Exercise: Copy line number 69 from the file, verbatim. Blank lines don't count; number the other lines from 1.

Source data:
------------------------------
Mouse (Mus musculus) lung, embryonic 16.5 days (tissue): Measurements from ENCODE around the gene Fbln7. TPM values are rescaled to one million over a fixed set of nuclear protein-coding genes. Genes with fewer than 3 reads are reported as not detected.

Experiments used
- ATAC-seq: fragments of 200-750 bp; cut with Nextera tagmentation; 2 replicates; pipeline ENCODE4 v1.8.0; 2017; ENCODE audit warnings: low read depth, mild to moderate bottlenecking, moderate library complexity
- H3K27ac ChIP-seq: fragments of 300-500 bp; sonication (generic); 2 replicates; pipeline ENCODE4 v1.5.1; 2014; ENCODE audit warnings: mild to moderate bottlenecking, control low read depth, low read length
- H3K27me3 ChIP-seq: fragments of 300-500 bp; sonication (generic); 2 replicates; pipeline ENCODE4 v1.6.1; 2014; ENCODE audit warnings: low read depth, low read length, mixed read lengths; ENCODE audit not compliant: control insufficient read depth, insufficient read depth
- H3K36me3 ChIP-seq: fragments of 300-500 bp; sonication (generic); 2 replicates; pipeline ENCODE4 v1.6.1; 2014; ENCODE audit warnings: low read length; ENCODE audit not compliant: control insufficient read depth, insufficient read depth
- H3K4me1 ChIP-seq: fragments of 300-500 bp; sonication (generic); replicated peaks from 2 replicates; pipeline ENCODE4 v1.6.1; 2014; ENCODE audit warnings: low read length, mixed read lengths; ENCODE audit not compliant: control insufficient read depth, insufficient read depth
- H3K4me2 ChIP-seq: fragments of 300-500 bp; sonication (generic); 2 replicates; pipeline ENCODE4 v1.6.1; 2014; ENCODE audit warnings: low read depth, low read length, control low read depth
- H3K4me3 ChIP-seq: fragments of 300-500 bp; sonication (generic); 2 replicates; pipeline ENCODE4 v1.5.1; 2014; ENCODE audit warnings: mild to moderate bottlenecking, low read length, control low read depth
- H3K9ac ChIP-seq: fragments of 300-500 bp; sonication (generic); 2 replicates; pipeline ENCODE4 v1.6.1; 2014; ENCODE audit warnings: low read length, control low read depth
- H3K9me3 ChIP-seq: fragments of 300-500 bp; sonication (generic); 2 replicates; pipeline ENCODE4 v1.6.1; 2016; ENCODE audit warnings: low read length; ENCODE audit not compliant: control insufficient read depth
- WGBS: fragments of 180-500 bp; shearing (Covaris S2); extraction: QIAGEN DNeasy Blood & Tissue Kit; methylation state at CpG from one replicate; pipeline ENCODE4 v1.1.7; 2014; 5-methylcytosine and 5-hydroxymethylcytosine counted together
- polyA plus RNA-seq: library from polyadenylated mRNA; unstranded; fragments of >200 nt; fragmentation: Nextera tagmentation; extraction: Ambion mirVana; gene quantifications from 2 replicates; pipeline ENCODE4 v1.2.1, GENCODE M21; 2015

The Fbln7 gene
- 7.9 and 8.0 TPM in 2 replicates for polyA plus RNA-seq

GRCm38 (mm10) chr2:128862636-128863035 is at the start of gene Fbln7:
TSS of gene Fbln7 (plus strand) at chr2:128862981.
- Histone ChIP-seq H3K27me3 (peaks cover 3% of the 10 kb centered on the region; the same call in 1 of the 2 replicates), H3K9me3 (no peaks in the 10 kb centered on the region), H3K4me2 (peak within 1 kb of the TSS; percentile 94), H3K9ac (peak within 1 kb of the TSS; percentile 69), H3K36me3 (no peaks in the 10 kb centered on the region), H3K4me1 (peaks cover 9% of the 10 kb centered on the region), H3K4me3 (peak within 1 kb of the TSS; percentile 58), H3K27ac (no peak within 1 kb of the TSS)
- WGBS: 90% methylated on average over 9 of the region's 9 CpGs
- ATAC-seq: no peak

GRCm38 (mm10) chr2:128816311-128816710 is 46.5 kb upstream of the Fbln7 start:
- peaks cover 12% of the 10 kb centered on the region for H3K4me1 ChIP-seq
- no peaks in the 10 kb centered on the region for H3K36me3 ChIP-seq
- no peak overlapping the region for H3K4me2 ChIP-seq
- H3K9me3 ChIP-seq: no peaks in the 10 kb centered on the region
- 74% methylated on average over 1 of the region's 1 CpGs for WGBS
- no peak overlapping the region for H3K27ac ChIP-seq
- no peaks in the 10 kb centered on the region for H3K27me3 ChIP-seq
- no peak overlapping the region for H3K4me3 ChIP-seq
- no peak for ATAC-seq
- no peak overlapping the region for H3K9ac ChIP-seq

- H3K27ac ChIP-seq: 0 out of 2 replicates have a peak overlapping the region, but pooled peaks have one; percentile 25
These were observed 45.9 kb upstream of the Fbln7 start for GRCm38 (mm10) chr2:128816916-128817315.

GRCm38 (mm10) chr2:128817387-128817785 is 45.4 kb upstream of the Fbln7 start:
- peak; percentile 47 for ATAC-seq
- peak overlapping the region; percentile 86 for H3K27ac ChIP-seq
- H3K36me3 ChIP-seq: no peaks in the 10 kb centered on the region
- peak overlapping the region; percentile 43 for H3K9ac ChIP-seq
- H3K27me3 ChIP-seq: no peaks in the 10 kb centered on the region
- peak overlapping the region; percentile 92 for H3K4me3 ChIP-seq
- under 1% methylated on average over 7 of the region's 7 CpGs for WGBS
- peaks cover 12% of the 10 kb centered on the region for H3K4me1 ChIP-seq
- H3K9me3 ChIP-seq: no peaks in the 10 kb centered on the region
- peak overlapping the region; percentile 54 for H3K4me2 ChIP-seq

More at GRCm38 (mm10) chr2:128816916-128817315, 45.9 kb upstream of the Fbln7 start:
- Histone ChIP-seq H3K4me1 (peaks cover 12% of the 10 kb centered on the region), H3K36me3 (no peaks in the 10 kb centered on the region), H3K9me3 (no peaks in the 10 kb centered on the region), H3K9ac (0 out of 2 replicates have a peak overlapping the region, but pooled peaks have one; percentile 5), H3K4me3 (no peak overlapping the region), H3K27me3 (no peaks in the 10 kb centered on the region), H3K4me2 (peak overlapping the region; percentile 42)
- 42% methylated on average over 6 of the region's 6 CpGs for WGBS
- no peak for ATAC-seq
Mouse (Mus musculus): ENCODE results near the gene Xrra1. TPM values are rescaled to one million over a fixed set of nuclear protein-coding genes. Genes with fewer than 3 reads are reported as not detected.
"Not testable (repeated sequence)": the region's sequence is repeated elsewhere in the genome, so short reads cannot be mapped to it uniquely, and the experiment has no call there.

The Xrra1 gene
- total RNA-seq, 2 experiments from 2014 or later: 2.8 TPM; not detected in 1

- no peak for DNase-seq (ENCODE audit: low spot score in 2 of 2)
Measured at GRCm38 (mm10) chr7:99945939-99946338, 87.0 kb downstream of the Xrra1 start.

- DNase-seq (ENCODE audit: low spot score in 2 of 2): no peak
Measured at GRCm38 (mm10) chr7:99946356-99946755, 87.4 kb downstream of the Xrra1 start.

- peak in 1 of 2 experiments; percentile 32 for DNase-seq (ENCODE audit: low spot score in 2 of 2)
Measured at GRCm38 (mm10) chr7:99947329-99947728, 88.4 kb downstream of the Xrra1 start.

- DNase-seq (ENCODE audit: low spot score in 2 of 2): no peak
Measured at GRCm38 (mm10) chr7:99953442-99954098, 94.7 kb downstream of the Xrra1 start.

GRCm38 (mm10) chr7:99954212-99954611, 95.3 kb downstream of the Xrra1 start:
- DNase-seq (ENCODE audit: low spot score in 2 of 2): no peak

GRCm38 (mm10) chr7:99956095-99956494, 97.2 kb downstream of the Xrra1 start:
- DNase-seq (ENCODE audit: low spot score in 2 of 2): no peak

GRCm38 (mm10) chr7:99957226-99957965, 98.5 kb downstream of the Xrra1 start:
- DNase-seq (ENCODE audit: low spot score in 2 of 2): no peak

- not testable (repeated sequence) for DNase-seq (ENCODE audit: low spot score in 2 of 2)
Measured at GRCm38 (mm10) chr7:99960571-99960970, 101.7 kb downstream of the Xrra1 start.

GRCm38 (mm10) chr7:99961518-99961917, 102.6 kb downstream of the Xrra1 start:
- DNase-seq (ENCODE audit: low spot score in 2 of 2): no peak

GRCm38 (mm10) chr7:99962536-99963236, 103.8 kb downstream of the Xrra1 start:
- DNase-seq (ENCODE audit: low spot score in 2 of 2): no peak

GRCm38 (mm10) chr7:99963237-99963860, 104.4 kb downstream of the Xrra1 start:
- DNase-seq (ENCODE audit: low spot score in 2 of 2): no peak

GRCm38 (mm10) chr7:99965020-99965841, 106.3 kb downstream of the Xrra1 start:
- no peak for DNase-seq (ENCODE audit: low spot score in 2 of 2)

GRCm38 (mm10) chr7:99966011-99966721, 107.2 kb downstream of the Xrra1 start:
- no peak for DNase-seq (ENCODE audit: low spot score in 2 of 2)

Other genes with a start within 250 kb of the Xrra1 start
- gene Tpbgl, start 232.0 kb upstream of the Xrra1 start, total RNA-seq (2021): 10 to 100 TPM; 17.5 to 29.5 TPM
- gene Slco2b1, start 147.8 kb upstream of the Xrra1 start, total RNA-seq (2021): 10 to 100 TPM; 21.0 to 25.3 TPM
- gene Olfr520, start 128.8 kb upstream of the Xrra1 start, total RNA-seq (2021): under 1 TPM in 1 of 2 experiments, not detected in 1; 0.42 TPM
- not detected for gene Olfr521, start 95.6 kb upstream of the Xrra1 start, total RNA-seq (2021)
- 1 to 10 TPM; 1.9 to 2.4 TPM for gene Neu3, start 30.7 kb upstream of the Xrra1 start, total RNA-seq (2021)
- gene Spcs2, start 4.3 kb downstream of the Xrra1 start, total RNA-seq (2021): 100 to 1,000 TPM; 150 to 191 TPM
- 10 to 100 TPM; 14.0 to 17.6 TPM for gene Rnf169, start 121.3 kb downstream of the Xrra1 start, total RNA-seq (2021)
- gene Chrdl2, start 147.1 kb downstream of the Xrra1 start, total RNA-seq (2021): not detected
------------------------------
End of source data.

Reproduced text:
GRCm38 (mm10) chr7:99961518-99961917, 102.6 kb downstream of the Xrra1 start: